Background

Medupi is a large coal power station located in the Limpopo Province near the town of Lephalale. The power-station will be powered by 6 x 800 Mega Watt (MW) steam-powered turbines to produce a maximum demand of 4,800MW of power. Massive coal-fired boilers will be used to provide steam for the turbines. The South African Government backed the project as they believe the plant is required to supply vital electricity to South Africa over the long-term. Many of the country’s power plants are at the end of their useful life and no new large-scale power stations have been built for almost two decades.

However, when looking at some of the statistics relating to Medupi one must question the South African Government’s decision to further increase the country’s reliance on coal for electricity generation.

Environmental Effects

Once Medupi is completed, the environmental damages will only start to be seen. Up to now only the costs and delays have been highlighted in the project. However to run the Medupi there are massive requirements for water and coal.

Water

The power station will require huge amounts of water to generate the steam needed to power the 6 enormous turbines. Eskom has said that Medupi will require 14 billion litres of water if a flue gas desulphurisation plant (removes sulphur dioxide, which is good for air quality)However James Blignaut, an Environmental and Resource Economist Professor at University of Pretoria believes this figure will be around 21 billion litres per year.

The Crocodile West Water Supply System, which combined with the Mokolo Dam yield, would be unable to supply the demand for water in Limpopo by the end of 2012. One must ask the question where an additional 14 – 21 billion litres of water is going to come from to supply Medupi. An average petrol truck can hold 30 000 litres of water, this would equate to around 700 000 trucks per annum.

Carbon Emissions

South Africa falls within the top 10 worst carbon dioxide emitters in the world (around 500 million tonnes of CO2e per annum). This is largely because of two companies, Eskom and Sasol who make up around 310 million tonnes of CO2e or two-thirds of the countries emissions.

It is estimated that a coal power station requires around 8.3 tonnes of coal per day per MW. Medupi will operate 365 days per year for its 4,800MW maximum capacity. This equation is shown below:

8.3 x 4 800 x 365 = 14 600 000 tonnes of coal per annum

To calculate the emissions associated to this coal we will use the IPCC 2006 data base which estimates 1 kilogram of coal with a calorific or energy content of 24 MJ/Kg and a carbon content of 25.8 carbon per kg of coal. The emission factor based on these inputs is 1 tonne of coal = 2.27 tCO2e.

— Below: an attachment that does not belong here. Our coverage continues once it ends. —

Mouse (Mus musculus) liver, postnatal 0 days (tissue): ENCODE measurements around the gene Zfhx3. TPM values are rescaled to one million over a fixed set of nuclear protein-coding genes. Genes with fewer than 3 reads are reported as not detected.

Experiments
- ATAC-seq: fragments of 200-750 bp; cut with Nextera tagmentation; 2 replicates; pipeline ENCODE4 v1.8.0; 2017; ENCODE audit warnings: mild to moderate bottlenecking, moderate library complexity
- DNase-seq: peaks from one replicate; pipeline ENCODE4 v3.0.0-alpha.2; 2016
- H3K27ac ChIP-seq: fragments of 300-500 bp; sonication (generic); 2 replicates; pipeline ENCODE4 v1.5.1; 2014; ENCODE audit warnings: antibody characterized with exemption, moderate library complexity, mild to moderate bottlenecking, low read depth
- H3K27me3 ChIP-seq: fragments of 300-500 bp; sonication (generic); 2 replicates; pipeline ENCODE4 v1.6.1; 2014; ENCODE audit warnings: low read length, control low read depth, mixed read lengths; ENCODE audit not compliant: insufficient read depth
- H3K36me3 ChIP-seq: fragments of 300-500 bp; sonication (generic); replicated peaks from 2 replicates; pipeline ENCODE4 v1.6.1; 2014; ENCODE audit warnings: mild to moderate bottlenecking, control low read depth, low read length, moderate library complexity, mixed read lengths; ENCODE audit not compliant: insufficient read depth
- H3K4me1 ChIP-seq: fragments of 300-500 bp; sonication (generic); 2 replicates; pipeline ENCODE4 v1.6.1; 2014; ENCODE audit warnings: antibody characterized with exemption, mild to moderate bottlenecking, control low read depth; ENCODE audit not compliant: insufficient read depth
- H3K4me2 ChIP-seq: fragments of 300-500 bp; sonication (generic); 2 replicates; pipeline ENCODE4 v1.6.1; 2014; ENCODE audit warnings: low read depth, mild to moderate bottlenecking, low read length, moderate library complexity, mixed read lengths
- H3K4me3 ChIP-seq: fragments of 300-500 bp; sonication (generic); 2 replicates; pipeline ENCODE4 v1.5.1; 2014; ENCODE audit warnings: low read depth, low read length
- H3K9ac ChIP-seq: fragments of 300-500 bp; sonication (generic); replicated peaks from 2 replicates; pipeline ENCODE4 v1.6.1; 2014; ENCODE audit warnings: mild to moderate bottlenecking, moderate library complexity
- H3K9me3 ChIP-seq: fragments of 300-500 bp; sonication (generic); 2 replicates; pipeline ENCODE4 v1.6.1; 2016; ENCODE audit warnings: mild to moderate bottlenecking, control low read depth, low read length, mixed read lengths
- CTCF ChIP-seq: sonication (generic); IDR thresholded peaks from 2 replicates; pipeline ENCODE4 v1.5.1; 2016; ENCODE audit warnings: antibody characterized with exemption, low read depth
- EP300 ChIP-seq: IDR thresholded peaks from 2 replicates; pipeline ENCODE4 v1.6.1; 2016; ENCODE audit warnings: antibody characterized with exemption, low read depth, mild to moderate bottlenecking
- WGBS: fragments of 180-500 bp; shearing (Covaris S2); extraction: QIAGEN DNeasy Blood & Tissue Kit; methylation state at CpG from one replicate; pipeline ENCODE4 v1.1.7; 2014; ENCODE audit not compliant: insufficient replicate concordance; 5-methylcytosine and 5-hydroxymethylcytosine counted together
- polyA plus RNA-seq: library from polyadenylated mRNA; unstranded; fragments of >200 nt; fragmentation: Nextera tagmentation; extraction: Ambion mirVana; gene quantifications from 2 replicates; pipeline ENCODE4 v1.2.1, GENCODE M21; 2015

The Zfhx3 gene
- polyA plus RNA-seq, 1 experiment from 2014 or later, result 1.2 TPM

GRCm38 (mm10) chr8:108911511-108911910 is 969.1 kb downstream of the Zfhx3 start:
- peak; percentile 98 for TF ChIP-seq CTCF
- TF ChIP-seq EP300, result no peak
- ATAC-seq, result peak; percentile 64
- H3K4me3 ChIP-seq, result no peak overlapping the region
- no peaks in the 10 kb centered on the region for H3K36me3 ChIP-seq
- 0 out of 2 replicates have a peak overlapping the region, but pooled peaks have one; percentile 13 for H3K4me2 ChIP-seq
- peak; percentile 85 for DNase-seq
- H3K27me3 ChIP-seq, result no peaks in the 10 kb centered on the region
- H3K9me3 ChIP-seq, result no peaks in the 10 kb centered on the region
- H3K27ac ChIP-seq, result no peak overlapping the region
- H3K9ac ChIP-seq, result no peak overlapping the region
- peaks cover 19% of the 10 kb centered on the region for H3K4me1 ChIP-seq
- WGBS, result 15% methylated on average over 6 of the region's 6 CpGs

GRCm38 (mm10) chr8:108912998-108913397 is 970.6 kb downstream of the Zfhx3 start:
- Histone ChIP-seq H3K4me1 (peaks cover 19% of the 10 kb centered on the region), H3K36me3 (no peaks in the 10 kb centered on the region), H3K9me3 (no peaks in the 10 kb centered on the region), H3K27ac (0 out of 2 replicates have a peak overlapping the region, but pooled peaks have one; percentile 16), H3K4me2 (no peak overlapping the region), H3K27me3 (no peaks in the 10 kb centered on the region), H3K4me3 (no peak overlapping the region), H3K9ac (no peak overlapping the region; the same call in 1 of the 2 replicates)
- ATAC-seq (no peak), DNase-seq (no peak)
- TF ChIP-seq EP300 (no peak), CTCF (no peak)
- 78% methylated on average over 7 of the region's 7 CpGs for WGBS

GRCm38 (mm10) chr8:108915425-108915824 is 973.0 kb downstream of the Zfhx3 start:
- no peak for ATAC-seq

14 600 000 x 2.27 = 33 142 000 tCO2e

This one project will increase South Africa’s emissions by 6.6%. This roughly equates to the same carbon emissions that 7 million cars would emit for one year.

Costs

Project Costs

The project has seen several delays and the estimated completion is expected to be by the middle of 2014. Regardless of the reasons why there were the delays, the total costs of Medupi are expected to be more than R150bn which is 200% above the original budget. This makes Medupi the most expensive coal powered station in the world, working out to around R32 per Watt installed. It should be noted that the most expensive solar panels available cost around R26 per Watt installed. This is clean, free energy after the panels are installed.

It is likely that the added costs of Medupi will be passed onto the consumer in electricity bills. One should raise the question why this money has not been invested into clean energy projects in South Africa or to subsidise off grid renewable energy projects.

Indirect costs from delays

This cost does not take into account the fact that the national grid capacity sits below 1% during winter months. The total indirect cost of the delays to Medupi are estimated to be R1.4 trillion from opportunity costs of lost and delayed growth, capacity restrictions and jobs due to the constrained grid.

Coal costs

From the above we know that Medupi will use around 14.6 million tonnes of coal per annum. One must remember that companies export South Africa’s good coal and Eskom essentially receive the ‘left overs’. This means that more coal is needed to be burnt to provide the same amount of energy from good coal. The 14.6 million tonnes of coal is thus an estimate, the figure could be higher. The current price Eskom will pay for coal will be between R300 and R400 for a short-term contractor, while long-term contractors agree to around R150 per tonne of coal. The costs of coal per annum  are estimated between R2.19 and R5.84 billion depending on the negotiating skills of Eskom’s procurement department.

Carbon Tax

South African will introduce a carbon tax from the 1st January 2015. The tax has the following features:

  • The tax rate will be R120 per tonne of carbon dioxide rising 10% per year
  • The tax will only apply to Scope 1 direct on site emissions
  • There will be an automatic allowance of 60% across all industries

What will Medupi’s carbon tax liability add up to?

33 142 000 tCO2e x R120 x 40% = R1 590 000 000

Medupi essentially will be taxed R1.6 billion for its first year of operation in 2015. The question begs to be answered then, will Eskom pass this tax onto the consumer?

Conclusion

With the above information, should South Africa stick to its current energy profile where over 90% of the grid make up is coal based? Many of the country’s power stations are at the end of their useful life. What energy should be used to replace coal? Renewable energy? Nuclear? Imported hydro? These are the questions which the Government will need to answer as South Africa continues its monopolistic approach to energy. One thing is for sure, electricity prices will continue to rise above inflation levels if you are on the national grid.